“Keep everything in mint to good condition, store away from direct sunlight and try not to scratch tins or crumple packaging.”
Tracy’s guide on what to buy
- Halcyon Days limited edition Coronation bauble – £95.
- Halcyon Days gold trinket box – £60.
- Spode King Charles Coronation mug – £15.
- Spode covered sugar bowl – £35. These pieces are all sure to double in value or triple in value in the next few years, according to Tracy.
- Pentreath & Hall 7” decoupage plate made from paper and glass, backed with a lacquered C18th map of London (limited edition of 200) – £65. This is worth considering and could rise to a value of more than £100.
Food and drink
- M&S Commemorative Biscuit Tin and Tea Bag tin – £6 each. These will easily double in value, Tracy said.
- Fortnum & Mason Musical Coronation biscuit tin – £35. This might not increase straight away but it’s worth holding on to and is a stunning tin.
- AU Vodka limited edition King’s Coronation bottles – £34.99. Drink the contents to celebrate and then sell the empty bottle for about the same price, have you ever heard of a better deal?
- Fry’s The King’s Coronation Peppermint/chocolate cream – £1. This might go up in value if you don’t open and eat the chocolate inside.
- Merrythought Charles II Coronation Cheeky bear (limited edition of 250) – £375. Should rise to around £450 in 10 years.
- Corgi Toys Coronation RouteMaster Bus – £14.99. This should triple or more in value over five to 10 years.
- Radley Coronation totes, handbags and wristlets – from £29-£299. These are sure to increase in value quickly and the totes can triple, with the more expensive bags adding 50%.
- Harrods King’s Coronation Tote – £40. Should make upwards of £60 within a few years.
- Westminster Collection Coronation £5 proof coin (limited to 4,995 coins) – £25. Should reach at least five times its value
- Westminster Collection dual plated Coronation 50p (limited to 50,000) – £4.99. Should go up by at least 10 times its value, perhaps a lot more.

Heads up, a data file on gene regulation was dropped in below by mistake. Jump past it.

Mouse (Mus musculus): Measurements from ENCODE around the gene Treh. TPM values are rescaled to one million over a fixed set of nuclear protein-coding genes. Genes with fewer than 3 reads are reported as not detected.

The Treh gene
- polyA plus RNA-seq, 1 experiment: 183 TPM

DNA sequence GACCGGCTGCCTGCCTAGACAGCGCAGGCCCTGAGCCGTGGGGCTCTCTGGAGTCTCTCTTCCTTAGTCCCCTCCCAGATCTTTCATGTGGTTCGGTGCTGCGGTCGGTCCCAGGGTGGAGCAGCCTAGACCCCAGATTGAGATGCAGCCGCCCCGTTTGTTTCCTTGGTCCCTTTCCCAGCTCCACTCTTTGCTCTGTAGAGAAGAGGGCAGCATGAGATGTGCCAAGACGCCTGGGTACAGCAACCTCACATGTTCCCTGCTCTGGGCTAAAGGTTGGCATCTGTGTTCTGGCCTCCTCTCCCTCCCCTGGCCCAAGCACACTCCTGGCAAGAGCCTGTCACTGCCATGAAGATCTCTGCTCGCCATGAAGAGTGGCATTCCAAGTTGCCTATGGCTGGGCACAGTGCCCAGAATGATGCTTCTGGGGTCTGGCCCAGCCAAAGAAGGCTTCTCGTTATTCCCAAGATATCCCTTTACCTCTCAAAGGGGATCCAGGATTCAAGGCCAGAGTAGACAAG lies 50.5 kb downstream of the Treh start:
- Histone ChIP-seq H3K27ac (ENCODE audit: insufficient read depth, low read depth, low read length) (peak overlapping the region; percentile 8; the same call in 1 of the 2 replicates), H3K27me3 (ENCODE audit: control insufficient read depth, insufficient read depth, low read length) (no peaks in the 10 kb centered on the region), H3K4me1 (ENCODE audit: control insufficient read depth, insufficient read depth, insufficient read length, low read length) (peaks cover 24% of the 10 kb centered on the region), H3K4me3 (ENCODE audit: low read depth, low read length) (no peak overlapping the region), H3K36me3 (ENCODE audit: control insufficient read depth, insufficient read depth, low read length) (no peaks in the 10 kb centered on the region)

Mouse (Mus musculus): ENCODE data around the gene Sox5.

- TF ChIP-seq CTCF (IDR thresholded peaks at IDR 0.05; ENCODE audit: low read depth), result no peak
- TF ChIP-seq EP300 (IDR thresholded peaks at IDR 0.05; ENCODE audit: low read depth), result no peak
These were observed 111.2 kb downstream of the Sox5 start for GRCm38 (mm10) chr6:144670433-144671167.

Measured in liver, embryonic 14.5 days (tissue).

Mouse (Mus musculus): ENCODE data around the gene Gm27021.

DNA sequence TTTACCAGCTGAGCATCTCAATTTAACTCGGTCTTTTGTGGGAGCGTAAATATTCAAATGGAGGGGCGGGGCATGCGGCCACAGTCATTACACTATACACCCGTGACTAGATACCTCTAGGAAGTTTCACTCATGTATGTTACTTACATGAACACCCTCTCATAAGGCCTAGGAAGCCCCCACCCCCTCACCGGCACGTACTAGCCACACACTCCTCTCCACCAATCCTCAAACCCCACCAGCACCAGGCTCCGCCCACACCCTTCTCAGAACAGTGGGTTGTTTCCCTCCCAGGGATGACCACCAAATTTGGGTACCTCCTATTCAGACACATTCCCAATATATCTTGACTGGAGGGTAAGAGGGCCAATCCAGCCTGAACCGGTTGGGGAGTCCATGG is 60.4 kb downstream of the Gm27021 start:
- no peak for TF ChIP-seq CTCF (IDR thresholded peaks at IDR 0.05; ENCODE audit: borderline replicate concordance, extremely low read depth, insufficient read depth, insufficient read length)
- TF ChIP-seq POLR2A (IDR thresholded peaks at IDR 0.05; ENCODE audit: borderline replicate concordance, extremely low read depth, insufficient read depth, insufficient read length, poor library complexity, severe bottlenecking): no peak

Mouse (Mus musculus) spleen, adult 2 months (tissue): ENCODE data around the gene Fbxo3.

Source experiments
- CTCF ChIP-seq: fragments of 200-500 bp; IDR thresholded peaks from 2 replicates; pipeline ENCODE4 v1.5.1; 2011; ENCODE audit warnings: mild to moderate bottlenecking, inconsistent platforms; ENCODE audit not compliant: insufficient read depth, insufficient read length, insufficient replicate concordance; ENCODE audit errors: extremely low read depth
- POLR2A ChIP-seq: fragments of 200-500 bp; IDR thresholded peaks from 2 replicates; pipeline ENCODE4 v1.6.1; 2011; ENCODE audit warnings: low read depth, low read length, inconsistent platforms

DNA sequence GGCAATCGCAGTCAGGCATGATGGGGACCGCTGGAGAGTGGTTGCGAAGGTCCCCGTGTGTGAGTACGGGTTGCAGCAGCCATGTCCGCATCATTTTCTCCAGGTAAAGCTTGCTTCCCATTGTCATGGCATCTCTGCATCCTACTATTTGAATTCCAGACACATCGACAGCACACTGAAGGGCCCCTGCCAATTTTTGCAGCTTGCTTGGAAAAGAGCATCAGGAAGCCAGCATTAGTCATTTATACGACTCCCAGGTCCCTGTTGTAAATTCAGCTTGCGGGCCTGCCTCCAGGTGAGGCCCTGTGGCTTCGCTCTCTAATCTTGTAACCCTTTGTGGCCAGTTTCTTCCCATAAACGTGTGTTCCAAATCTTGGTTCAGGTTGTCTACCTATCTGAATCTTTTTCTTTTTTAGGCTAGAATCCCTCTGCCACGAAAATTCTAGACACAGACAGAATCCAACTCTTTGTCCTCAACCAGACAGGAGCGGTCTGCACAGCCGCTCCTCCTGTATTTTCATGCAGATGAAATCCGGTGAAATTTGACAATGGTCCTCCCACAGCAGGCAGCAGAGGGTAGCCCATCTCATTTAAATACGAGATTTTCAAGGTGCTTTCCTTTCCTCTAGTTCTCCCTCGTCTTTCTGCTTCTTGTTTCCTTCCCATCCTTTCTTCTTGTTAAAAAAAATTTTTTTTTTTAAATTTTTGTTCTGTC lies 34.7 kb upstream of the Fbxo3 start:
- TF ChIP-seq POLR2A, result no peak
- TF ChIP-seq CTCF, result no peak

- The Coronation of His Majesty King Charles III UK Coin collection from The Royal Mint, including a 50p and £5 coin and one of a very limited number of Sovereigns struck on 6 May 2023, the day of the coronation.
This is the first opportunity to own a 2023 sovereign.
You need to register your interest on the Royal Mint website and it will come at a high price but it is the best investment as coins value rockets when it’s a small mintage and mint condition.
How much have collectables from the Queen’s coronation made?
To get an idea of what your collectables could be worth one day:
- Crown Derby Coronation Orb paperweight commemorating Queen’s 60th Anniversary – sold for £250 (these generally sell from £100 upwards depending on colour, design and condition)
- Royal Collection Trust Queen Elizabeth II Platinum Jubilee teacup and saucer – sold for £346.99
- Emma Bridgewater Queen Elizabeth II 2 handled commemorative mug – sold for just under £200
- Royal Doulton 1953 large Loving Cup (limited edition of 1000 with certificate signed by Art Director, Cecil J Noke) – usually make between £180-£240
- Eric Ravilious 1953 Coronation Mug –make from £5 -£150
- Original W & R Jacob & Co biscuit tin in the form of a Coronation coach (in poor condition) – sold for £175.